Why Haven’t You Paid Off Your Mortgage?

What is the biggest roadblock to paying off your mortgage early, whether you’re a new homeowner or one with years of payments under your belt? After closing the deal, you start enjoying your new home. You get busy with all those little extras (which are pretty expensive) to make the house pretty. You’ll likely need to buy furniture, décor, finishes, appliances, and who knows what else. You also need to start doing regular maintenance, both inside and out.

Even if you’re a seasoned mortgage payer who can comfortably afford your monthly payment, you’ve likely been spending any increased income you’ve had on other things. But whichever category you fall into—new or seasoned—you’ve likely forgotten all about revisiting your mortgage. You bought the house, you automated the payment, life goes on, and you simply forgot about it.

Pay Off Your Debts

Personal finance experts always say that you should pay off your debts as soon as possible and try to keep from owing money to anyone. They usually are talking about credit card debt which is a real killer to many, but they are probably also talking about and including your mortgage (after you pay off your higher interest debts). That’s because everything you owe, including your home, costs you money. It affects your mental health, too, because as experts will tell you, your debt is bondage. You will never, ever, ever have financial freedom if you have debt.

If you’re going to buy a house, be responsible with it and buy only what you can truly afford now. When the time comes for you to be settled into a home, one that you are planning to stay living in for the rest of your life, pay off that mortgage as soon as you possibly can. If you don’t and you still have to pay a mortgage when you are older, after you retire, then you will understand and truly know the pain of having a mortgage in retirement that actually sucks!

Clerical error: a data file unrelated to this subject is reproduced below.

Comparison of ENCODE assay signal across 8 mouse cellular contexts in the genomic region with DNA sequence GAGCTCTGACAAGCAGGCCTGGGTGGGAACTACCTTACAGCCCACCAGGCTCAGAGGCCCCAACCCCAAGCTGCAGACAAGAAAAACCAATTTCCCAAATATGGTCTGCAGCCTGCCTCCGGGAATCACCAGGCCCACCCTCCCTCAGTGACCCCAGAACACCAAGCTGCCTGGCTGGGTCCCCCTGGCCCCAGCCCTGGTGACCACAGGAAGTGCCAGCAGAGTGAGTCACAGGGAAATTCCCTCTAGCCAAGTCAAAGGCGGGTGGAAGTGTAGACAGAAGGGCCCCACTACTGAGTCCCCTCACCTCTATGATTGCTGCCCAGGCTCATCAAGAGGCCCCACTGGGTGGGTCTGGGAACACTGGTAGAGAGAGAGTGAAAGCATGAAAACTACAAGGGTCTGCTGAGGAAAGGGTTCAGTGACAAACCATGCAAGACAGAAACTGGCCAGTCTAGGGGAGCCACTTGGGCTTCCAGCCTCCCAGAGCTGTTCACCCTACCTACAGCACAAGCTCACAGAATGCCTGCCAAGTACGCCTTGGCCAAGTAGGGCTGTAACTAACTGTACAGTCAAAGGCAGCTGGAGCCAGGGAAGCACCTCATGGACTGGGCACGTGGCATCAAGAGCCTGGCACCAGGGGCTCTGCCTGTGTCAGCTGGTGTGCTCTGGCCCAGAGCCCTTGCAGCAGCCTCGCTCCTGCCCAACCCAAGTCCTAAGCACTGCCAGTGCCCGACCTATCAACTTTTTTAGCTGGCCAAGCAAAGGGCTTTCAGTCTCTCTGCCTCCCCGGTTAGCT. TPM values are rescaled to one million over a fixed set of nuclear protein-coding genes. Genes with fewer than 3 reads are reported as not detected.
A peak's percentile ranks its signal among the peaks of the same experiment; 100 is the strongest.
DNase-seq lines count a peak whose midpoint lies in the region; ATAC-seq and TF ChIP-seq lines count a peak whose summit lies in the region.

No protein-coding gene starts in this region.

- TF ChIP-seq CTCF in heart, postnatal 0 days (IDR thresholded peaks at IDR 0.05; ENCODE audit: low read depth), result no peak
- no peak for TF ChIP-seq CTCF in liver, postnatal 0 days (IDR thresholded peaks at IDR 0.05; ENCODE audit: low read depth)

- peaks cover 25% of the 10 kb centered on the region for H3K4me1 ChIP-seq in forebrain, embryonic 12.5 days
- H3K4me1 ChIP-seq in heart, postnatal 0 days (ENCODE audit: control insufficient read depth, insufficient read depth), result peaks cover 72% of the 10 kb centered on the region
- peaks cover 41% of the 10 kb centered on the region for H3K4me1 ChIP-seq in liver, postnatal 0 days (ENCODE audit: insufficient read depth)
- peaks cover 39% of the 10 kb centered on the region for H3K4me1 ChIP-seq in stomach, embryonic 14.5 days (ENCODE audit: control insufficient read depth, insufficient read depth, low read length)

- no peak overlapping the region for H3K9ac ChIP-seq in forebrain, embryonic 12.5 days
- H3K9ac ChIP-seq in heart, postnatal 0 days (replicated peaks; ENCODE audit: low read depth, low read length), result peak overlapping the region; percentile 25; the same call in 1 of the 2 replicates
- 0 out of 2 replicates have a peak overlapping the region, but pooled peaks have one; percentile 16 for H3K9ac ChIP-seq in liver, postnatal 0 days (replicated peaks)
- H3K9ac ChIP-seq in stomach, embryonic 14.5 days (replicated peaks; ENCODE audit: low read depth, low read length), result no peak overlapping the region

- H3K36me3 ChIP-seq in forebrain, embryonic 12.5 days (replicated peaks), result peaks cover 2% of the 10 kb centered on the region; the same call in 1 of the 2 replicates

Being Mortgage-free by the Time You Retire

I am going to have to admit it here that I haven’t even taken my own advice about mortgage and retirement. In my defense, it’s not because I am stupid or that I just figured it all out in my old age.

It has mostly come from the curve balls that life throws your way that you just weren’t prepared for. For me that was my divorce 25 years ago that threw my entire financial plan for a loop. I have written about that a few times, but the part that needs to be noted is that back in 1998, I was about halfway through my 30-year mortgage that would have been paid off when I was celebrating my 67th birthday and my retirement too in 2016. My house was appreciating rapidly in value and had I made it until the end, I would have had an asset worth about three quarters of a million dollars now and owed nada for it!